Education Recognition

Wise Named Vice Chair for Education

Dr. Paul Wise in white coat outside Washington University School of Medicine in St. Louis

Paul Wise, MD, has been named Vice Chair for Education in the Department of Surgery at Washington University School of Medicine in St. Louis. His appointment concludes a six-month nationwide search to fill the position, which oversees training programs across the department.

“It is truly the highest honor to be chosen for this position. The Department of Surgery at Washington University has been leading the way in surgical education for decades. In the last twenty years alone, we have led efforts in simulation, assessment, and flexibility in training/early specialization, in addition to fostering unique and expansive opportunities for the trainees in research and professional development” says Wise, a professor of surgery.

A highly regarded colorectal surgeon and surgical educator, Wise has served as general surgery residency program director at Washington University since 2014 while overseeing expansion of the residency, extension to varied rotation sites (including an international rotation in Mzuzu, Malawi), and broadening of residency recruitment efforts. Wise was selected as an inaugural fellow in the Academy of Educators in 2019 and named to the Academy of Educators Honor Roll in 2022, where he now serves on the Awards and Tech-Enhanced Learning subcommittees, among others. He was also elected as Faculty to the Washington University Chapter of Alpha Omega Alpha in 2016. Nationally, Wise is a member of the American College of Surgeons, American Society of Colon and Rectal Surgeons, Association for Surgical Education, and Association of Program Directors in Surgery (APDS). He is a member of the APDS Executive Committee as well as their Application Cycle Task Force, and he was recently named Program Chair for the 2025 national APDS meeting in Seattle, WA. In addition to teaching awards as far back as his early surgical residency, Wise’s contributions to surgical education at Washington University have been recognized by significant awards, including the 2019 Clinical Teacher of the Year Award and the 2020 Jeffrey F. Moley, MD Faculty Mentorship Award.

“I have been incredibly fortunate to find such a supportive and dedicated environment for surgical education, especially under the mentorship of trailblazing thought-leaders like former Department Chair Dr. Eberlein, former Vice Chair for Education Dr. Klingensmith, and now Dr. Olson. Our residents, fellows, faculty, and staff have a shared mission of providing, and participating in, the best possible experiences across the surgical education continuum,” says Wise. “At WashU, we are proof that you can have a meaningful academic career in surgical education while truly making a difference in the lives of students and trainees in St. Louis and across the world.”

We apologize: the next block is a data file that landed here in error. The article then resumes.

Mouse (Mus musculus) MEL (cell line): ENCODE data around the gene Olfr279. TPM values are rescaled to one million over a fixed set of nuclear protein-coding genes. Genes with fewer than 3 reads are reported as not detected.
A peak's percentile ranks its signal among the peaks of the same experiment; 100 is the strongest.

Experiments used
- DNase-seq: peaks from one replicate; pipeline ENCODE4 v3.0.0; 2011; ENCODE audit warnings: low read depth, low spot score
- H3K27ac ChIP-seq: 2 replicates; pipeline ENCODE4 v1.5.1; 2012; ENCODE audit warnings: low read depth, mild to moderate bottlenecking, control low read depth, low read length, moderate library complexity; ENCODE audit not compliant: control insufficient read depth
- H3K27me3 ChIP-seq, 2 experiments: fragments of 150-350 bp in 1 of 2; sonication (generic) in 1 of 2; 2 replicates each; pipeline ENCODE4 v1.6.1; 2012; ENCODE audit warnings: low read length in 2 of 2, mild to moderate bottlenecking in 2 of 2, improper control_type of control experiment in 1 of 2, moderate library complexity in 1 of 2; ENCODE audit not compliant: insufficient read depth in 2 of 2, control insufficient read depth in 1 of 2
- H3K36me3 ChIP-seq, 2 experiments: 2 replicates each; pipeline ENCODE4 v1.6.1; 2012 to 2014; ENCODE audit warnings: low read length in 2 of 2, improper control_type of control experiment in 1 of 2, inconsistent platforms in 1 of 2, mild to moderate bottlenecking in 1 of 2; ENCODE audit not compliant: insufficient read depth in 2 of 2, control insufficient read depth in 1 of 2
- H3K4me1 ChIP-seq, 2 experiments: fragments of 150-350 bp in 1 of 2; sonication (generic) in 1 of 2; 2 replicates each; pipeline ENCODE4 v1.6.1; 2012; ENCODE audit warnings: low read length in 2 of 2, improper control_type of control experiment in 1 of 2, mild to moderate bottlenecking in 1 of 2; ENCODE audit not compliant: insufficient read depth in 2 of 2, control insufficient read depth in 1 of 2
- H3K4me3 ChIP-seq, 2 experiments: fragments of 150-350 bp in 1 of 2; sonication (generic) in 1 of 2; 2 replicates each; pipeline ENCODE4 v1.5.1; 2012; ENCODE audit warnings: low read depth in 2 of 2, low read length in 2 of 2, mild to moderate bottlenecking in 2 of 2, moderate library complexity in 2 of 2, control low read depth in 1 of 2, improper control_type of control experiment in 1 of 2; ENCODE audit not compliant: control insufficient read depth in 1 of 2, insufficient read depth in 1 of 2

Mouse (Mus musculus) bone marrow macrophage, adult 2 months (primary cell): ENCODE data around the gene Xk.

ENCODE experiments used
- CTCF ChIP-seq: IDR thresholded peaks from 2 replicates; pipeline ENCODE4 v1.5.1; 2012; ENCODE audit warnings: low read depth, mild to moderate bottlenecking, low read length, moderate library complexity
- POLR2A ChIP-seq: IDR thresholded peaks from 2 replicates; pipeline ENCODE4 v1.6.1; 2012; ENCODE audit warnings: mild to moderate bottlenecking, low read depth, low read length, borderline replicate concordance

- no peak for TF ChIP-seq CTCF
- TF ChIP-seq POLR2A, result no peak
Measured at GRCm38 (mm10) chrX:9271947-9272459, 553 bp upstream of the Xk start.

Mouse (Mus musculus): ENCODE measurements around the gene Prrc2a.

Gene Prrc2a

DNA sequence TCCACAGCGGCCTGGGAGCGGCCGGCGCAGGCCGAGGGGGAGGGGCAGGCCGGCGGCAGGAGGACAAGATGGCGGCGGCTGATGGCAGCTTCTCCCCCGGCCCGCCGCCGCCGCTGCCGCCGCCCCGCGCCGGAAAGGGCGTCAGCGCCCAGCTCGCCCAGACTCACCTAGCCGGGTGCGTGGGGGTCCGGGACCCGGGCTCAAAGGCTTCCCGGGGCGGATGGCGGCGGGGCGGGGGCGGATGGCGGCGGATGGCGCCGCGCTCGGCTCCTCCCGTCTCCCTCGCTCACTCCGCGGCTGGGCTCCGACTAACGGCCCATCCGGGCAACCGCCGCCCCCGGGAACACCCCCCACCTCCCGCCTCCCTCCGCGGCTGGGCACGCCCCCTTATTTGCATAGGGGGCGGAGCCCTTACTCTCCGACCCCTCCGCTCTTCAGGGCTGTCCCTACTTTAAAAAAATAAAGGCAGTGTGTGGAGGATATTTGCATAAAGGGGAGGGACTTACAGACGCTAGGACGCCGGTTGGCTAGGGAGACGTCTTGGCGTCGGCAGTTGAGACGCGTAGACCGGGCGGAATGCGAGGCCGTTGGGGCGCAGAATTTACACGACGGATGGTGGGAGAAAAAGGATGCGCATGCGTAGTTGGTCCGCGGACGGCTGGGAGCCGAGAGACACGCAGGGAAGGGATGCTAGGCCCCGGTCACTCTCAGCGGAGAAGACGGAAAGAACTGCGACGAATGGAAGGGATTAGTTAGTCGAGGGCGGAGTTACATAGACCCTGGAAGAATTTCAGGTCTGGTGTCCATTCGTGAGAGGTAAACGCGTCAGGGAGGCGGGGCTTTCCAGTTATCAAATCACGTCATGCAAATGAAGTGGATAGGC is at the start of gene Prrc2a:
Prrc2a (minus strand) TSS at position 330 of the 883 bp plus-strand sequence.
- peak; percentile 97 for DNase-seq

As Vice Chair for Education, Wise will oversee medical student education, four ACGME-accredited residency programs (General Surgery, Plastic and Reconstructive Surgery, Urology and Vascular Surgery), and 14 fellowships in the department. He will continue to serve as general surgery program director until his successor is determined.

“Dr. Wise will lead the department’s education programs during a new era of transformative growth. Our Department of Surgery has long been at the forefront of training future surgical leaders. In the coming years, we will build on this tradition by innovating in the areas of simulation training, resident research, health equity and career mentorship,” says Bixby Professor and Chair of the Department of Surgery John Olson Jr., MD, PhD.

Olson adds: “I also want to take this opportunity to recognize our search committee chair, Professor Emeritus Mary Klingensmith, MD, who served as Vice Chair for Education prior to joining the ACGME as Senior Vice President for Procedural Accreditation. We are truly fortunate to have such transformational leaders in surgical education at Washington University. I am confident that, as Vice Chair for Education, Dr. Wise will continue the critical work of overseeing our training programs and shaping the future of surgical education for years to come.”

Wise completed medical school at Johns Hopkins University in 1996, followed by General Surgery residency and research training at Vanderbilt University in 2003, and then colon and rectal surgery fellowship training at Washington University/Barnes Jewish Hospital in 2004. After eight years on faculty at Vanderbilt, he joined the faculty at Washington University in 2012 where he was promoted to professor in 2016. Wise assumed the roles and responsibilities of the Vice Chair role in the last week of April.